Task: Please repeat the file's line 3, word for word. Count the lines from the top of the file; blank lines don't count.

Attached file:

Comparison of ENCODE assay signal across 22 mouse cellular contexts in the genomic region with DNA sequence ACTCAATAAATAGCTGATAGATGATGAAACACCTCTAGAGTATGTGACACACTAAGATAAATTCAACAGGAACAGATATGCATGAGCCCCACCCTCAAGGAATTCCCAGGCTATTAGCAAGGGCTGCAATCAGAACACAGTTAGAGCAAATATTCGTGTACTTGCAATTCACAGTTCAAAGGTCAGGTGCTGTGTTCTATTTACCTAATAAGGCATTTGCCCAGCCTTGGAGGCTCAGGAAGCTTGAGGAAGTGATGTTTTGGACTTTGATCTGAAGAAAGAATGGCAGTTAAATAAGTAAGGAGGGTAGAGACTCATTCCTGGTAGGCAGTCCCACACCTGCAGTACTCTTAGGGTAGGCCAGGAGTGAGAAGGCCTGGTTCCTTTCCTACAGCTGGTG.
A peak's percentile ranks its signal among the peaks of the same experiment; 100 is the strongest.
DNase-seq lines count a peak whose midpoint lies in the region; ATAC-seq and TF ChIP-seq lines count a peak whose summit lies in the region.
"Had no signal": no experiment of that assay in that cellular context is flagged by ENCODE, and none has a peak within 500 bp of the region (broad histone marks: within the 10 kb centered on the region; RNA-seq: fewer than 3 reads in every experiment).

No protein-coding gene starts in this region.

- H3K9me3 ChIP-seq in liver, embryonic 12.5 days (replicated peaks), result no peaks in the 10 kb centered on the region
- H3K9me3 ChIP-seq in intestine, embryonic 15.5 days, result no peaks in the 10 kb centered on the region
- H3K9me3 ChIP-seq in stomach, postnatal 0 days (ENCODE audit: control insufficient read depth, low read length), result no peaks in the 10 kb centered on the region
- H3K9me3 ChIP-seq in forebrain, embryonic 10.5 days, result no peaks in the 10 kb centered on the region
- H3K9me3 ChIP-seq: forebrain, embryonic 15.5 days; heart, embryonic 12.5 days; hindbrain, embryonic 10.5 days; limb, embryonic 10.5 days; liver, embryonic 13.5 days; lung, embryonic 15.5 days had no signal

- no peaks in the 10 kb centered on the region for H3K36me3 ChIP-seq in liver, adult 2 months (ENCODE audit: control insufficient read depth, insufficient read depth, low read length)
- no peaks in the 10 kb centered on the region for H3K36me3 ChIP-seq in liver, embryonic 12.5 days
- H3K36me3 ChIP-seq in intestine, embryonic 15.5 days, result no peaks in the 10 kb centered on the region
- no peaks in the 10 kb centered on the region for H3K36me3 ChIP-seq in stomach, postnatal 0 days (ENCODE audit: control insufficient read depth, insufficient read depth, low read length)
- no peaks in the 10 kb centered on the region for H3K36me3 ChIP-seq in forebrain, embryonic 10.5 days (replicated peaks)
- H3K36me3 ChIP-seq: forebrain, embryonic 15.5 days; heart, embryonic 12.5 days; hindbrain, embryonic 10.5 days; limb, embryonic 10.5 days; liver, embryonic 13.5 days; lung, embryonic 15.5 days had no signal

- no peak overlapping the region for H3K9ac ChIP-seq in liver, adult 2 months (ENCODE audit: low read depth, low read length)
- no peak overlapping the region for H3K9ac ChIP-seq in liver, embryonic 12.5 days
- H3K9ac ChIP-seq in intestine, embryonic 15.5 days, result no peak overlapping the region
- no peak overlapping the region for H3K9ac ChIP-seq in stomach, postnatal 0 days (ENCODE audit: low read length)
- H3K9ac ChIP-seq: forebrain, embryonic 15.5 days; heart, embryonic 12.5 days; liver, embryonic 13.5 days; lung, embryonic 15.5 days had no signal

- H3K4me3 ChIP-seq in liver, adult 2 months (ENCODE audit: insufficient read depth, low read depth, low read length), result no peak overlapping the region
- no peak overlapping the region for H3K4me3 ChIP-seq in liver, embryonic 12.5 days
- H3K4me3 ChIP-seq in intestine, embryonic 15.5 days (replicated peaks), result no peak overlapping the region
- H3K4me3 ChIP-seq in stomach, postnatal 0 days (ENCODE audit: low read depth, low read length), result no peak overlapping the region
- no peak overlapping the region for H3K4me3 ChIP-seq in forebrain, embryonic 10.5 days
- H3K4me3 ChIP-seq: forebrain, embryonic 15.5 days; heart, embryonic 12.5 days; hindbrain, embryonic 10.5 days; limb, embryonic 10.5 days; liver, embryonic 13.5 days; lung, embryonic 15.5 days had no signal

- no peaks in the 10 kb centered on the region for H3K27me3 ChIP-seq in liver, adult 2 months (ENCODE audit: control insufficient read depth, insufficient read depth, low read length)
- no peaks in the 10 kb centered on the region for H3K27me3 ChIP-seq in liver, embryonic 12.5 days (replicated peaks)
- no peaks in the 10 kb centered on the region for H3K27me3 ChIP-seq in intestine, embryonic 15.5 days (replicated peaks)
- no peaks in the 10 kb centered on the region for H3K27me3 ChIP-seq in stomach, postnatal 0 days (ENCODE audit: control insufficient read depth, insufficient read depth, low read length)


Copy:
DNase-seq lines count a peak whose midpoint lies in the region; ATAC-seq and TF ChIP-seq lines count a peak whose summit lies in the region.